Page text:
Hello,
I am most of the way through The Gilded Hour and loving it! Yet I am torturing myself trying to figure out what “common ailment” the slack faced young girl from chapter 43 suffers from?! Please enlighten me!

It’s a very short passage Cristy is asking about. Anna and Elise are discussing a patient who is very young and whey-faced, or pale. She is pale because she’s lost a lot of blood, which follows from abortion. A woman who takes too much of certain herbal combinations that stimulate menstruation can end up hemorrhaging.

If there is no infection present and the abortion wasn’t incomplete, there is a good chance the young woman can be saved. 

Cristy, thanks for taking the time to write and ask about what interests you.

The historical novelist’s nightmare

If you’ve followed my ramblings at all you’re aware that I take research really seriously. Most historical novelists have this quirk, in my experience. Most of us have at least a dollop of ocd, would be my guess.

When I’m working out themes or major plot lines I am especially careful with my background research. So for example, I read widely about the development of sterile techniques in medicine after Lister’s work began to be accepted. Something that really jumped out at me early in my research was the fact that until late in the 1800s doctors and nurses operated with bare hands. There were no rubber gloves, and so they had to dig right in, bare handed. The idea makes me a little woozy, to be truthful. I can watch any kind of surgery without a problem, but I can’t quite cope with the idea of a bare hand digging into an abdomen to locate a tumor.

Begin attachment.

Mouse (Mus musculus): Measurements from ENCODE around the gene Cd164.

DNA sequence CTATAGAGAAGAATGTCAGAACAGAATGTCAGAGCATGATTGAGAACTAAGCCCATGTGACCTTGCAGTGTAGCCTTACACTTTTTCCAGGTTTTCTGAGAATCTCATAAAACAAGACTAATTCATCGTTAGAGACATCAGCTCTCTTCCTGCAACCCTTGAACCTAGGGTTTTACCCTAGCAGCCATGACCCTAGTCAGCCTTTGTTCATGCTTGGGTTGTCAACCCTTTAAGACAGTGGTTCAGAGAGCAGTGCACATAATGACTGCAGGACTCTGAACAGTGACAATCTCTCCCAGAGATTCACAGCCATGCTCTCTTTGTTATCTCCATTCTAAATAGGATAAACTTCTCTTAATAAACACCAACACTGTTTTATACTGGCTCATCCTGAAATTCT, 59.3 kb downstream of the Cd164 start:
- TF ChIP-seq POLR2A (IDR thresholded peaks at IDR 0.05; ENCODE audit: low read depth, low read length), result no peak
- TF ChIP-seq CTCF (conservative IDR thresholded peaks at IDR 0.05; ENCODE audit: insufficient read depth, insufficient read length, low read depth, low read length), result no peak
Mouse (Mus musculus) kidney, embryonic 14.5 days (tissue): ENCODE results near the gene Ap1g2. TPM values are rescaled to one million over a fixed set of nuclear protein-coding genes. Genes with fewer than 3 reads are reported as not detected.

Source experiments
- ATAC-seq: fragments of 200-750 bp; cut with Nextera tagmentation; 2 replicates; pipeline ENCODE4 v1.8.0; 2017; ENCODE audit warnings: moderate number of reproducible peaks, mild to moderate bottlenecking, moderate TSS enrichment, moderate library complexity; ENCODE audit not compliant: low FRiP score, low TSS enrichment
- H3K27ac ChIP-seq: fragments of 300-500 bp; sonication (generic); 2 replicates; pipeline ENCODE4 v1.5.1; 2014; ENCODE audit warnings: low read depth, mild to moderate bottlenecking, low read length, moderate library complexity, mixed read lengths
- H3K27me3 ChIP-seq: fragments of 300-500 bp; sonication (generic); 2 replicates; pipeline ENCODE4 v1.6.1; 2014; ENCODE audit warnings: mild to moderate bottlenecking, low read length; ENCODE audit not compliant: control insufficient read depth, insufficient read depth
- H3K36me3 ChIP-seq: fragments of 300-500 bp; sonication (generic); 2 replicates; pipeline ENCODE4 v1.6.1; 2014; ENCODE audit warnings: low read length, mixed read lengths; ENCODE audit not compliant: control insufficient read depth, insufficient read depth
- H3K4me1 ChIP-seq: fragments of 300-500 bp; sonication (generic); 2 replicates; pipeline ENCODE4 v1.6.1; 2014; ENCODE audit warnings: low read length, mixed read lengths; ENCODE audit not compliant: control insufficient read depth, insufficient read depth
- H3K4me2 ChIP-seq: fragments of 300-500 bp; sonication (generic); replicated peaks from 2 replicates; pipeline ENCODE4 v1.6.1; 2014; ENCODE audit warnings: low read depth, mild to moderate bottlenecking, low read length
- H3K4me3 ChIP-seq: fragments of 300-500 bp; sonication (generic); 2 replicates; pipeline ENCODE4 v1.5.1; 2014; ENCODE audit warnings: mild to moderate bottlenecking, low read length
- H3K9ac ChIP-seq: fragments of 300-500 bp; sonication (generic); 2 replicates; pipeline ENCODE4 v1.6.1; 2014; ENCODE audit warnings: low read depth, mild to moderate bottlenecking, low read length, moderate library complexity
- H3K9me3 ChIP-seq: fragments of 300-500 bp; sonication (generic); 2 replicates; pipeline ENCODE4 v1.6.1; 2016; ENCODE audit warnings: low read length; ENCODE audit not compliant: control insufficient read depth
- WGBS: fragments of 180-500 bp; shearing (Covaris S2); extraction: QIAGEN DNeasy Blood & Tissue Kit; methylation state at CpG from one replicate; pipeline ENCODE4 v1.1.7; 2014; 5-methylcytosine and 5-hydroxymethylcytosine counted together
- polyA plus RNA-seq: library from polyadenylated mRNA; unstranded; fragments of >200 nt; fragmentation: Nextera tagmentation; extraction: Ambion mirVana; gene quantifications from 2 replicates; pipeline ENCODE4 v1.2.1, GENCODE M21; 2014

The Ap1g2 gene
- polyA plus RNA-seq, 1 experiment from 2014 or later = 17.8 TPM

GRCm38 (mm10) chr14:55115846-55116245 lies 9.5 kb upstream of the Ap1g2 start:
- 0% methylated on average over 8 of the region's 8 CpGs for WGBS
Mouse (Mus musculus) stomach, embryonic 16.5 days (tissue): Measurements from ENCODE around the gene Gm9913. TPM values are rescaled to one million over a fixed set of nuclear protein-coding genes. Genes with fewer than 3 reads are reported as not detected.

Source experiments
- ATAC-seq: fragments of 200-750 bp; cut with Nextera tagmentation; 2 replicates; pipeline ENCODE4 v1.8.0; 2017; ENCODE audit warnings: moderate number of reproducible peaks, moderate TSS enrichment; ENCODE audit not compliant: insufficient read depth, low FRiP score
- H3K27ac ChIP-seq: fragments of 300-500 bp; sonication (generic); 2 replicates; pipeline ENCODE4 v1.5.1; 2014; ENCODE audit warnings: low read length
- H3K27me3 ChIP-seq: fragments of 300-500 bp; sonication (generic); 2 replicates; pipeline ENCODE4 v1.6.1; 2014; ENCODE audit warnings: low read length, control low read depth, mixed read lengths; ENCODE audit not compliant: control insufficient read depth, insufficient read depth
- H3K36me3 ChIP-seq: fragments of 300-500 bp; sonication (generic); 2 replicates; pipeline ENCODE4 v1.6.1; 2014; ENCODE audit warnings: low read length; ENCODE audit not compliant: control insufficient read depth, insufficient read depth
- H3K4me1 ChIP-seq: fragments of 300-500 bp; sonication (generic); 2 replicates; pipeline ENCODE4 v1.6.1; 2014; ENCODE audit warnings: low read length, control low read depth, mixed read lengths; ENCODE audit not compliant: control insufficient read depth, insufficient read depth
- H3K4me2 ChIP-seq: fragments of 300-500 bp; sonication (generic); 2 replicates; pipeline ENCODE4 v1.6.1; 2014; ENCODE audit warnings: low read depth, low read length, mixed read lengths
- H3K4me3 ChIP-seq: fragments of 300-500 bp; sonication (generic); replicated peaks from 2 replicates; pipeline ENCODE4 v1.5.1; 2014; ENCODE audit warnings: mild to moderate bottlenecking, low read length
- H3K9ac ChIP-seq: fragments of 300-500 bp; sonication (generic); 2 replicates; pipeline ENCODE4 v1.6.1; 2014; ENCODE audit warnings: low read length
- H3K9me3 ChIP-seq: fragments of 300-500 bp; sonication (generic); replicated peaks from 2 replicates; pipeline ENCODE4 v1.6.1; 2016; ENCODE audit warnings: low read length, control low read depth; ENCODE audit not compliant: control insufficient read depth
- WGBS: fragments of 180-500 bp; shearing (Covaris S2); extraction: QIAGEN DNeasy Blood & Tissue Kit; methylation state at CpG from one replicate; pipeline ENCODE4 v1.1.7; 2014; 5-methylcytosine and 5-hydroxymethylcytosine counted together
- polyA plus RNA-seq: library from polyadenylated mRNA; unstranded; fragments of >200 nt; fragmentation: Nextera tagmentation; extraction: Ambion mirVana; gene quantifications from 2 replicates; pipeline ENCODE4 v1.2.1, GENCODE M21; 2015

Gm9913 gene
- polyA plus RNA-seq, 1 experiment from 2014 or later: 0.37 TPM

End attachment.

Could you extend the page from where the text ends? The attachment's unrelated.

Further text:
Because physicians and nurses understood about contagion and the importance of sterile technique, they went to extremes in washing their hands. They used a combination of antibacterial solutions, many of which were highly abrasive and corrosive, which played havoc with skin and nails and caused all kinds of problems. This is actually a famous paragraph in the history of medical science, written by William Halsted (full citation to be found here).

In the winter of 1889 and 1890—I cannot recall the month—the nurse in charge of my operating-room complained that the solutions of mercuric chloride produced a dermatitis of her arms and hands. As she was an unusually efficient woman, I gave the matter my consideration and one day in New York requested the Goodyear Rubber Company to make as an experiment two pair of thin rubber gloves with gauntlets. On trial these proved to be so satisfactory that additional gloves were ordered. In the autumn, on my return to town, an assistant who passed the instruments and threaded the needles was also provided with rubber gloves to wear at the operations. At first the operator wore them only when exploratory incisions into joints were made. After a time the assistants became so accustomed to working in gloves that they also wore them as operators and would remark that they seemed to be less expert with the bare hands than with the gloved hands.

an original surgical rubber glove
an original surgical rubber glove

It wasn’t until 1892 this venture started by Halsted came to pass and the first rubber gloves were used in surgery — by the nurse Halsted mentions in the excerpt above, the woman we went on to marry in a twist worthy of any romance novel. Dermatitis My Love.  You can read the whole story of how he circumvented this problem in an article called Venus & Aesculapius: The Gloves of Love at Discovery Magazine.  

it wasn’t until the end of the century that sterile gloves were widely used by surgeons as well as nurses.